Sprinkler system for Channel Tunnel

Contributed by editor on Feb 02, 2009 - 05:00 AM

The Channel Tunnel is to have a sprinkler system installed after the
third fire in 12 years forced Eurotunnel to admit that it had
underestimated the risk of disaster deep under the sea bed.

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Burning trains will stop at “extinguishing stations” that will be built
at intervals along the 31-mile (50km) twin tunnels.

Heat detectors will locate the fire and high-pressure jets of water or
foam will be aimed automatically at the source as soon as the last
passenger has escaped into the service tunnel according to reports in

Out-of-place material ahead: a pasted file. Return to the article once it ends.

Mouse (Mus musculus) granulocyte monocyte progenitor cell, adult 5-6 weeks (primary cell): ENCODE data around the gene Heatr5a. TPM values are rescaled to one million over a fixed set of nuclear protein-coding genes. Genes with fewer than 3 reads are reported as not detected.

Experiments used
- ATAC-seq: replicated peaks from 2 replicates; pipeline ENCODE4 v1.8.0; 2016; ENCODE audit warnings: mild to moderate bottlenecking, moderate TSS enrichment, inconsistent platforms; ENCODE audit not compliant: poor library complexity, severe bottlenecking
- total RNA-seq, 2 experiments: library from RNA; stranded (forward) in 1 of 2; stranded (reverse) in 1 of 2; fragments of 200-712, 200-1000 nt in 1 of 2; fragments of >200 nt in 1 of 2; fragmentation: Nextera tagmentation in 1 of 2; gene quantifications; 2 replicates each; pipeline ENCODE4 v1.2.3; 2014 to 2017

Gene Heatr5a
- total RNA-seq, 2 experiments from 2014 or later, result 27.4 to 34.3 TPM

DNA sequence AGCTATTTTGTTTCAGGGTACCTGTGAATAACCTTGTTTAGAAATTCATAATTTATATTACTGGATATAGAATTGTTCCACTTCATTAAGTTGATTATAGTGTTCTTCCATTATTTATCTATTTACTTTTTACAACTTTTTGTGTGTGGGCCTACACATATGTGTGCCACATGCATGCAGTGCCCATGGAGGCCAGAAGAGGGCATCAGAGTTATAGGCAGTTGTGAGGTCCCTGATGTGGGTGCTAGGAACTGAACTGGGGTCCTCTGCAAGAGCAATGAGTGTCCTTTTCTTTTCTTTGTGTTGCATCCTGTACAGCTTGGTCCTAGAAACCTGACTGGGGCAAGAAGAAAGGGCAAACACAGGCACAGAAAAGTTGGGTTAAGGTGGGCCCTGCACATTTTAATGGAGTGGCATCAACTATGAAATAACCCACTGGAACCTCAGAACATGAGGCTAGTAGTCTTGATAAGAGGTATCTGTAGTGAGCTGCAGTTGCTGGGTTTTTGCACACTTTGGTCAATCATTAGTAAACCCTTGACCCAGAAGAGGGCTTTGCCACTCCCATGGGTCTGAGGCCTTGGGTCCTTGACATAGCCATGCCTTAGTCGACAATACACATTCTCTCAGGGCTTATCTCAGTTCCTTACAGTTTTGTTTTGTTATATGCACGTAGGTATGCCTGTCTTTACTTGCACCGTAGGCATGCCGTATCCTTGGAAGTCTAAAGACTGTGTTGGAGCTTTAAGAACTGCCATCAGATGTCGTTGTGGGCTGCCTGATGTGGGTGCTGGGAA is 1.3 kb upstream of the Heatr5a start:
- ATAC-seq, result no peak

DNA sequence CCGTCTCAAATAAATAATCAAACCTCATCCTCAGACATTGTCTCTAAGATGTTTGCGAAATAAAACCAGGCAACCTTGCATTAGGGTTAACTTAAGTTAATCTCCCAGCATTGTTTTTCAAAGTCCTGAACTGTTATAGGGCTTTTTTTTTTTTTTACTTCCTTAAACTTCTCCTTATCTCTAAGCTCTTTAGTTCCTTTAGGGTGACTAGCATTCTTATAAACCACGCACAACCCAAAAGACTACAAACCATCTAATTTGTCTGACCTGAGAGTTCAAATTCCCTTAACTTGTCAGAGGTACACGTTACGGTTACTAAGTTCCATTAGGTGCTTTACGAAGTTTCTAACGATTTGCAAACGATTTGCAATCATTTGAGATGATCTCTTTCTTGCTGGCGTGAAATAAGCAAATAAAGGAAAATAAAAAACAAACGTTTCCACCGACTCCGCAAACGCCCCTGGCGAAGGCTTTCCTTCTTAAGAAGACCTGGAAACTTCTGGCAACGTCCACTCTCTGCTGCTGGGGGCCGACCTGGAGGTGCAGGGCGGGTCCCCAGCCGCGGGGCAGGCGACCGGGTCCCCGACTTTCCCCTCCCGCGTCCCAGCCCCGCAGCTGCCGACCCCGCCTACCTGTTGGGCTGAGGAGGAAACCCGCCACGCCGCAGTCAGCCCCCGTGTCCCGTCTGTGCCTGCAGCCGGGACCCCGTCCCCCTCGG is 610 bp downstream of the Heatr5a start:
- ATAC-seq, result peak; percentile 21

the Times.

Passengers and lorries have suffered delays and
cancellations for the past five months because trains have been
diverted to the other tunnel. Repairs are costing more than £50 million
and normal train services will not resume until February 23.

Bruno Bouthors, Eurotunnel’s safety director, told The Times: “People
might ask why it wasn’t done before, but the fire in 1996 was thought to
be exceptional and the one in 2006 was small. The latest fire is showing
we need to prepare for the worst case.”

He said that the system would prevent fires from spreading out of
control, allowing time for the firefighters to get to the scene via the
service tunnel. In the fires in 1996 and in September, firefighters
arrived too late to prevent severe damage.

Mr Bouthors said that the extinguishing stations would be located so
that a train could arrive at one within 15 minutes of a fire being
detected. He admitted that a fire-suppression system had been considered
before the tunnel opened in 1994. He said that it was easy to be
critical in hindsight, but at the time the risk of a lorry fire was
thought to be very low.